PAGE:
To start, the subject-matter jurisdiction for hearing disputes which may emerge from the shadows of the new law is assigned to a specialized body. In the cities which are seats of the High Court of Justice, the General Council of the Judiciary (CGPJ in Spanish) may appoint one or more commercial courts to hear industrial property lawsuits (art. 118.2 NLP). At the moment, the Permanent Commission of the CGPJ, in an agreement published last December 30 in the BOE (Official State Gazette), has assigned the hearing of these matters exclusively to Commercial Courts 1, 4 and 5 of Barcelona; 7, 8, 9 and 10 of Madrid; and 2 of Valencia.
The territorial jurisdiction tries to bring knowledge of such matters to the aforementioned specialized bodies. Provided that there are commercial courts specializing in patent matters in the relevant autonomous community, a commercial court judge corresponding either to the defendant’s place of residence or that of the representative authorized in Spain to act in the patent holder’s name will be competent. In the event that this requirement is not met, any commercial court judge competent to hear patent matters would be competent, at the plaintiff’s discretion (art. 118.3 NLP).
In the case of lawsuits involving patent infringement, the following shall also be competent, at the plaintiff’s discretion: (i) the specialist court of the autonomous community where the infringement took place or its effects would have occurred; or failing that, (ii) any commercial court judge with knowledge of patent matters (art. 118.4 NLP).
The legal standing to file such lawsuits regarding the infringement of industrial property rights is granted to: (i) the registered rights holders, (ii) those who prove they have duly requested such registration (provided it is granted), and (iii) the holder of an exclusive license, unless otherwise agreed (art. 117 NLP).
The new law acknowledges the inherent complexity of these proceedings, extending the deadlines for responding to the lawsuit and counterclaim to two months. As a counterpoint to the generosity of this deadline, the ability to submit expert opinions following response to the lawsuit or counterclaim in those cases in which their non-submission is duly justified with governing documents, provided by art. 337 of the Civil Procedure Law (LEC in Spanish), is restricted (art. 119 NLP).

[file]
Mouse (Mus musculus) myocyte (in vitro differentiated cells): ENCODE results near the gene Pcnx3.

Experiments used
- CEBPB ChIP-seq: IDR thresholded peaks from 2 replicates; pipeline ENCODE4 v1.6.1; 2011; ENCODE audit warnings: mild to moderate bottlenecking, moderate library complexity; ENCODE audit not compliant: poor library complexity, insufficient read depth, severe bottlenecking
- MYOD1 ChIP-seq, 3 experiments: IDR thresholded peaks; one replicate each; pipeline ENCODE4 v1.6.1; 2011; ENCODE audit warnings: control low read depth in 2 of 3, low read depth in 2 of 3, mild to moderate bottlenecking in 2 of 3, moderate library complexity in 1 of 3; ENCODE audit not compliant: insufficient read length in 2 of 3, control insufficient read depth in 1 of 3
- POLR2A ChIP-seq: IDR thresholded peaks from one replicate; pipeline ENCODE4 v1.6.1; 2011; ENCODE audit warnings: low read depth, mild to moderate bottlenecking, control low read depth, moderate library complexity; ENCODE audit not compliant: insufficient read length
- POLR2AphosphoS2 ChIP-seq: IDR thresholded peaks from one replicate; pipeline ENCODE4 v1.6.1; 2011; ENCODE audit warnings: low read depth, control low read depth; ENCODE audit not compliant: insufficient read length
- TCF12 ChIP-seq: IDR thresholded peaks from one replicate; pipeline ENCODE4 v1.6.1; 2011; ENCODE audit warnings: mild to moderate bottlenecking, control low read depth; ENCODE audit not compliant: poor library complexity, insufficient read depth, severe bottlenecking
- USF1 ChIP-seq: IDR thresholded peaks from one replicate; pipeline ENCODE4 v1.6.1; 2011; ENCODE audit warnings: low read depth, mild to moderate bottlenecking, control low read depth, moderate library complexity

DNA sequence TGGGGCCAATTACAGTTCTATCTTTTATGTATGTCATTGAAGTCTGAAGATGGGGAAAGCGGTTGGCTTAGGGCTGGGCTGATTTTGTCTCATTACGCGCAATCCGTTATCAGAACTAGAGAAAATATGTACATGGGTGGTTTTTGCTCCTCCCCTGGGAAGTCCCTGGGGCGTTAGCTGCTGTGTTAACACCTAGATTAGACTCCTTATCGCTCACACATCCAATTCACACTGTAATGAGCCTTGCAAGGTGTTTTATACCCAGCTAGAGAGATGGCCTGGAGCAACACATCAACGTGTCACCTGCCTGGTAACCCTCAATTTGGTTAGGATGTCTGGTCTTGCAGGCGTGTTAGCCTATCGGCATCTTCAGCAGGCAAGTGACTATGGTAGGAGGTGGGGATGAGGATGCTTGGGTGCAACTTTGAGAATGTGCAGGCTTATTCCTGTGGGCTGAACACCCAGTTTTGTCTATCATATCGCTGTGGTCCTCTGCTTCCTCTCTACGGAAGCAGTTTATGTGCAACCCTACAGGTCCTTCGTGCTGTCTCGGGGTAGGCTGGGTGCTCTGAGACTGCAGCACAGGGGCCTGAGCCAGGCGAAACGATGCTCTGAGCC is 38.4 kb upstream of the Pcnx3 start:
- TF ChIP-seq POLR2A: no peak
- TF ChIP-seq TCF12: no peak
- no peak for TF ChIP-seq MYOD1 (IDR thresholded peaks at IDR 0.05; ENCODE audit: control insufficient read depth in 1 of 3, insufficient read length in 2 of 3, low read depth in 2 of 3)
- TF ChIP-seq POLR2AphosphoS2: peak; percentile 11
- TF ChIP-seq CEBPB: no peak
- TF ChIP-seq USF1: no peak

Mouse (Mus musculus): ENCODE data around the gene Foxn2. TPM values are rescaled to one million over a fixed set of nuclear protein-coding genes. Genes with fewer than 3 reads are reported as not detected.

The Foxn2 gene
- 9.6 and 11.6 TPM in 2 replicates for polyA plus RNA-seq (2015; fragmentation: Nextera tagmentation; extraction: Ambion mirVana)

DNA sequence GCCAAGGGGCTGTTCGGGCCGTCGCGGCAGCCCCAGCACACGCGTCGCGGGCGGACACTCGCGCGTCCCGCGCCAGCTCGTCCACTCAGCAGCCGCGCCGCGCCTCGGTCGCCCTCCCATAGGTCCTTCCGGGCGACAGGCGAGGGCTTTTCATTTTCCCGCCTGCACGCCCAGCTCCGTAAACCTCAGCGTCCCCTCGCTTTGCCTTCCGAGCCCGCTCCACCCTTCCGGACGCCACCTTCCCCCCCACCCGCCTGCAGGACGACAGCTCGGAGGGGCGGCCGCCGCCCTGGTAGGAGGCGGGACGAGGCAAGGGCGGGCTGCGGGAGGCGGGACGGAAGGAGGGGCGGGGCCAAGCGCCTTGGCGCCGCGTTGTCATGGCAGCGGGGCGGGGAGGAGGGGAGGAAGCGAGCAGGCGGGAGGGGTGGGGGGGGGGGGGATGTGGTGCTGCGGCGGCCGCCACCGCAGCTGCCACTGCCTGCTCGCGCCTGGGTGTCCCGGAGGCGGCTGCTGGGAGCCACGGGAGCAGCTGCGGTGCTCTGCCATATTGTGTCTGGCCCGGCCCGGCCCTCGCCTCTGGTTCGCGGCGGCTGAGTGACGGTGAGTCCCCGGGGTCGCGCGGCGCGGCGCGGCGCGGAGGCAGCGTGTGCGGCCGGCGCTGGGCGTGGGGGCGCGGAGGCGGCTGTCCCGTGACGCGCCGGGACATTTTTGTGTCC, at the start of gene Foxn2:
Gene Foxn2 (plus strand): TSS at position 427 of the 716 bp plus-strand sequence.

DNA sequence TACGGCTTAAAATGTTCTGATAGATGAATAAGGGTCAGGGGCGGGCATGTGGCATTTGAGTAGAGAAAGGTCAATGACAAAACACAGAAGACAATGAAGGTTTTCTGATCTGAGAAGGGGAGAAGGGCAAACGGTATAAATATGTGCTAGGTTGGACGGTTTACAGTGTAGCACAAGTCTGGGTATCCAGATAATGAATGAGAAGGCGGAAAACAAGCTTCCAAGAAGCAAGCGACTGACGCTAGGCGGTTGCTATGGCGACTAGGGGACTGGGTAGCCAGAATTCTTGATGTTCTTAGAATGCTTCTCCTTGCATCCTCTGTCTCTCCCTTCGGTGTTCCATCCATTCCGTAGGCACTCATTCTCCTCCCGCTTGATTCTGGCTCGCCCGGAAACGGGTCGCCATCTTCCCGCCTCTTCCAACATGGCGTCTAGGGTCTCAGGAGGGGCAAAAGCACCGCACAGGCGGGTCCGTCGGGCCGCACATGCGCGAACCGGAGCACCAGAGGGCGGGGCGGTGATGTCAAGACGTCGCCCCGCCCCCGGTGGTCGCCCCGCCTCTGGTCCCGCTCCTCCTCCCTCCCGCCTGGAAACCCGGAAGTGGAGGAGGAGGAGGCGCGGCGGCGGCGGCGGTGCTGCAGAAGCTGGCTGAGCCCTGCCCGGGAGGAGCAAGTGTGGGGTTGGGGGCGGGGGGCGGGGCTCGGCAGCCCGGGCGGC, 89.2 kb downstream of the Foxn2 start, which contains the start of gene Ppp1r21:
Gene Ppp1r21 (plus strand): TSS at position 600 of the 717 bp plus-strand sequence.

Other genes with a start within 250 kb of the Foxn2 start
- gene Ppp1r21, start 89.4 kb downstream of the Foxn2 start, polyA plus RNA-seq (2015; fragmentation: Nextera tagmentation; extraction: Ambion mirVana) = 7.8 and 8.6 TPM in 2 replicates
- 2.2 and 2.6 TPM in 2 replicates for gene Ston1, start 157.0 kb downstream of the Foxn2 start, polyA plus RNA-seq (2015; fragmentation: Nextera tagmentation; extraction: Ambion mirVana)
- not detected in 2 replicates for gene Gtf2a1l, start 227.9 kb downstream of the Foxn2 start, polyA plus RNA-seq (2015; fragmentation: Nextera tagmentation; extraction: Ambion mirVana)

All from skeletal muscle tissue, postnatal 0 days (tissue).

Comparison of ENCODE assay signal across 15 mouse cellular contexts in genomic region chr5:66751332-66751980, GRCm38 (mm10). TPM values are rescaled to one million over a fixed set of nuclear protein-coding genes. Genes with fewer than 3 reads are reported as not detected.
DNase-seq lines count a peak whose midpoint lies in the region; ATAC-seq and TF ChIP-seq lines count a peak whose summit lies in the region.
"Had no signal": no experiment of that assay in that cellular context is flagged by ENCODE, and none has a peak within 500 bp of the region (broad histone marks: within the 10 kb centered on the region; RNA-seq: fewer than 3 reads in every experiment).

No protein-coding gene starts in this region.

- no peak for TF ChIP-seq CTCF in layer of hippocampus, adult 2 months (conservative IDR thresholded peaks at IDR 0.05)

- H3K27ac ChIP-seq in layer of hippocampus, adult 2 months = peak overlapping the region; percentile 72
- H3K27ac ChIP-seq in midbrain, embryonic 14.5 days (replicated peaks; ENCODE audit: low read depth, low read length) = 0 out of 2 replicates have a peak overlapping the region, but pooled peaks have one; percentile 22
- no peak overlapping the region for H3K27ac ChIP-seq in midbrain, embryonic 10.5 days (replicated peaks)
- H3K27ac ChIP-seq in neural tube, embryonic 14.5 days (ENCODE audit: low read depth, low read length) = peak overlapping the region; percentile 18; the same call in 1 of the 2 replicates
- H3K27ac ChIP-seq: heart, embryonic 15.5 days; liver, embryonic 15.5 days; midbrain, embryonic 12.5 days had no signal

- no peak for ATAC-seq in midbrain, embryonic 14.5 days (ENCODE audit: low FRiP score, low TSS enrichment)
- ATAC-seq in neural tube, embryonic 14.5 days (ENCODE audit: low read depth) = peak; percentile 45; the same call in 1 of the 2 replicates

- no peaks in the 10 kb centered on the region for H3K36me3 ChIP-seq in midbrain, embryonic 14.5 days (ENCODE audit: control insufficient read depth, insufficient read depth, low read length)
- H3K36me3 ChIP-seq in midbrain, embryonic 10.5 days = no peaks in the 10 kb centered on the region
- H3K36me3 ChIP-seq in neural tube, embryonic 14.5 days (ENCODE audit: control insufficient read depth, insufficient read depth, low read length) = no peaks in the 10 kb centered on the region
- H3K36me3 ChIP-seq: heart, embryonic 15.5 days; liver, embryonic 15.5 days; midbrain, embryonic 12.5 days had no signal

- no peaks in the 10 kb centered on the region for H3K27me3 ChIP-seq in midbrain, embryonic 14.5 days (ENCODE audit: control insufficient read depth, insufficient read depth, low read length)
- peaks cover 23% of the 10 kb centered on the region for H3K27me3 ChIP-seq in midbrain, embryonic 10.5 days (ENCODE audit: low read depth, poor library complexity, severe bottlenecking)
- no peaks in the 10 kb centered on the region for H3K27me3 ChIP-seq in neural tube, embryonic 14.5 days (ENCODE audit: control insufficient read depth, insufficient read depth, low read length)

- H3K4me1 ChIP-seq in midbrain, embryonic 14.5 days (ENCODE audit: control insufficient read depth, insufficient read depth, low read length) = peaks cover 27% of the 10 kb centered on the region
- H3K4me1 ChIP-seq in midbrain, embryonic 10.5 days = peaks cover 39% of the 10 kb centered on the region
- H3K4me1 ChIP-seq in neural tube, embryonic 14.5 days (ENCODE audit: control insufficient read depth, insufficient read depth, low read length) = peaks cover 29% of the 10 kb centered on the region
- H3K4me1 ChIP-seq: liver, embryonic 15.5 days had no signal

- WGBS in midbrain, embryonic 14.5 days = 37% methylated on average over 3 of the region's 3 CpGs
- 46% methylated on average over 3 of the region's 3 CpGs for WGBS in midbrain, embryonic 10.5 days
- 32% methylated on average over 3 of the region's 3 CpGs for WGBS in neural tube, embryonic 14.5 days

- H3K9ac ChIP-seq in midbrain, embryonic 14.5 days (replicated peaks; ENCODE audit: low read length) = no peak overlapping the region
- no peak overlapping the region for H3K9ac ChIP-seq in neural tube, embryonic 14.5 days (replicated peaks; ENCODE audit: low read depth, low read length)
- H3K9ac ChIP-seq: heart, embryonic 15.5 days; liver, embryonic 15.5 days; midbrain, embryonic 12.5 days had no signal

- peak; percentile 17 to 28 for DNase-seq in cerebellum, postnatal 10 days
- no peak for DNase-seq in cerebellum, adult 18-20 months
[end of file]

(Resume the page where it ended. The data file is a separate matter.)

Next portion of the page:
But perhaps one of the most original developments in the new law is related to precautionary measures. As is known, the LEC allows for precautionary measures to be requested and obtained ex parte when the petitioner so requests and proves that urgent reasons exist or that the prior hearing could compromise the successful implementation of the precautionary measure (art. 773 LEC).
In other European Union member states, individuals who reasonably suspect that the registered holder will request such measures tend to submit documents supporting their defense to the court in advance. In Germany, these documents are known as Schutzschrift, while they are known as protective letters in the field of common law.
The new law on patents opens the door to such documents (which the law refers to in Spanish as escritos preventivos) being submitted to the court that will hear the precautionary measures proceeding. As a consequence, the court will agree to the formation of a precautionary measures proceeding, which will notify the patent holder. If interested, they may then request the adoption of the measure. If they decide to request it from another court, they must inform it of the existence of the escrito preventivo.
To illustrate the immediate popularity of this new procedural tool, we can point to the fact that Barcelona’s commercial courts received eight escritos preventivos related to patents during the Mobile World Congress.
The actions available to patent holders (art. 71 NLP) have also undergone some changes, adapting them to jurisprudence and court practice. In some cases, the new law has been limited to expressly include widely used procedural channels. Thus, it finally refers explicitly to prohibition actions. In other cases, it adopts established jurisprudential criteria, such as allowing compensation claims for loss of prestige no matter the cause, and not only in those cases permitted by the old law (“defective production” or “inadequate presentation” of the patent in the market); and restricting the seizure of objects produced in violation of the patent to the means “exclusively intended for such production or the realization of the patented procedure”, and not just “primarily”, as the old patent law stated.
The legislator has also been aware that sometimes a declaratory judgment isn’t sufficient for the infringer to cease their acts of infringement, therefore it provides for coercive compensation (art. 74 NLP).
Finally, in regards to compensation for damages, the new law reflects the Spanish courts’ criteria establishing that the profit lost by the holder and the profit obtained by the infringer cannot be added together (art. 74.2 a) NLP). Following art. 11.1 b) of Directive 2004/48/EC on the enforcement of intellectual property rights, instead of using the price of a hypothetical license for calculating compensable damages, the new law establishes a lump sum which at least includes the amount the infringer would have had to pay the patent holder for the granting of a license that would have allowed them to carry out the exploitation legally, as an alternative criterion to the negative economic consequences of the infringement (art. 74.2 b) NLP).
In terms of court practice, these are, after a first (and necessarily hurried) reading, some of the most notable aspects the new patent law incorporates. New tools, but with proven efficiency. New criteria, but contrasted with doctrine. The legislator seems to have heeded this saying attributed to Voltaire: “Originality is nothing but judicious imitation.”
Partner at ICN LEGAL